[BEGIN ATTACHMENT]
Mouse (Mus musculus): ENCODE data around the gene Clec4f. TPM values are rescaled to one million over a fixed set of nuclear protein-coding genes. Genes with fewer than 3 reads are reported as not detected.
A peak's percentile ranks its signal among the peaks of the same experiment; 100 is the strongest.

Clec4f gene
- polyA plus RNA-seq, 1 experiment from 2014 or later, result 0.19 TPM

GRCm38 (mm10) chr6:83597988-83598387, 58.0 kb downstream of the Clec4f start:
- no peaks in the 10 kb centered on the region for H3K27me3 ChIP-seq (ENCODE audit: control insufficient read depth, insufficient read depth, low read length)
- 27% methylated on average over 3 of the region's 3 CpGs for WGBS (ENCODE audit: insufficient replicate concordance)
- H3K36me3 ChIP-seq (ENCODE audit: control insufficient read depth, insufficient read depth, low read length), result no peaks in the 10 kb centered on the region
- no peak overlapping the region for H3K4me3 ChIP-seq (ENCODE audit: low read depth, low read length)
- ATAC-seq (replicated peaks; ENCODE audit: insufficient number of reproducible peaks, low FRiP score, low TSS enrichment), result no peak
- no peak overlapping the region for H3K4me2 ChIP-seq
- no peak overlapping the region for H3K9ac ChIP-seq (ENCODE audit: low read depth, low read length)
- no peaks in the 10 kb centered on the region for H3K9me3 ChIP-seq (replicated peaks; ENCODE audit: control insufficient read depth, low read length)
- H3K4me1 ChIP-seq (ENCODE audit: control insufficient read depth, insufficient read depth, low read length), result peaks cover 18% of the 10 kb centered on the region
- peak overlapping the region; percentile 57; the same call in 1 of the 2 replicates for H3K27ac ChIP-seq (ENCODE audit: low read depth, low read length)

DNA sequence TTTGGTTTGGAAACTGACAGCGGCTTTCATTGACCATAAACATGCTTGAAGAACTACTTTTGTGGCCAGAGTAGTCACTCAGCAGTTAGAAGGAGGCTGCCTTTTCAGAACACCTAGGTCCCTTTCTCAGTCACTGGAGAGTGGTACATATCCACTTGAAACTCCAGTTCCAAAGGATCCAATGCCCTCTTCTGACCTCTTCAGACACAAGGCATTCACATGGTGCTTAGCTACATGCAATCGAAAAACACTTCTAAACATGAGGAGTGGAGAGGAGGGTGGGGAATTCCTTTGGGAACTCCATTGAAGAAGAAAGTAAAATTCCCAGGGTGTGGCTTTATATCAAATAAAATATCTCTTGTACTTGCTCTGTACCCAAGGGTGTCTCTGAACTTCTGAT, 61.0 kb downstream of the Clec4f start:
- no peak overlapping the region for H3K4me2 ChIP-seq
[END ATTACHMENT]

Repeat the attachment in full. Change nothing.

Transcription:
Mouse (Mus musculus): ENCODE data around the gene Clec4f. TPM values are rescaled to one million over a fixed set of nuclear protein-coding genes. Genes with fewer than 3 reads are reported as not detected.
A peak's percentile ranks its signal among the peaks of the same experiment; 100 is the strongest.

Clec4f gene
- polyA plus RNA-seq, 1 experiment from 2014 or later, result 0.19 TPM

GRCm38 (mm10) chr6:83597988-83598387, 58.0 kb downstream of the Clec4f start:
- no peaks in the 10 kb centered on the region for H3K27me3 ChIP-seq (ENCODE audit: control insufficient read depth, insufficient read depth, low read length)
- 27% methylated on average over 3 of the region's 3 CpGs for WGBS (ENCODE audit: insufficient replicate concordance)
- H3K36me3 ChIP-seq (ENCODE audit: control insufficient read depth, insufficient read depth, low read length), result no peaks in the 10 kb centered on the region
- no peak overlapping the region for H3K4me3 ChIP-seq (ENCODE audit: low read depth, low read length)
- ATAC-seq (replicated peaks; ENCODE audit: insufficient number of reproducible peaks, low FRiP score, low TSS enrichment), result no peak
- no peak overlapping the region for H3K4me2 ChIP-seq
- no peak overlapping the region for H3K9ac ChIP-seq (ENCODE audit: low read depth, low read length)
- no peaks in the 10 kb centered on the region for H3K9me3 ChIP-seq (replicated peaks; ENCODE audit: control insufficient read depth, low read length)
- H3K4me1 ChIP-seq (ENCODE audit: control insufficient read depth, insufficient read depth, low read length), result peaks cover 18% of the 10 kb centered on the region
- peak overlapping the region; percentile 57; the same call in 1 of the 2 replicates for H3K27ac ChIP-seq (ENCODE audit: low read depth, low read length)

DNA sequence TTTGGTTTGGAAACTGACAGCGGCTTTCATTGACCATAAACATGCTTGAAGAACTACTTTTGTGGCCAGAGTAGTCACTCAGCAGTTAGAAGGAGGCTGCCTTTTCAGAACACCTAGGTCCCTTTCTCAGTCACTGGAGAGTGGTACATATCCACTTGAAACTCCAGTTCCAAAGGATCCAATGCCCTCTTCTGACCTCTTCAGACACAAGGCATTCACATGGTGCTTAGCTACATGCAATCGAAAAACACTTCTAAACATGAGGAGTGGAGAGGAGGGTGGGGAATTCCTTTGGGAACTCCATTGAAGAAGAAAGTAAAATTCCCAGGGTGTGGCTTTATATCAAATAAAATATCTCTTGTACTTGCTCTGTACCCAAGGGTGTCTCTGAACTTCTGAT, 61.0 kb downstream of the Clec4f start:
- no peak overlapping the region for H3K4me2 ChIP-seq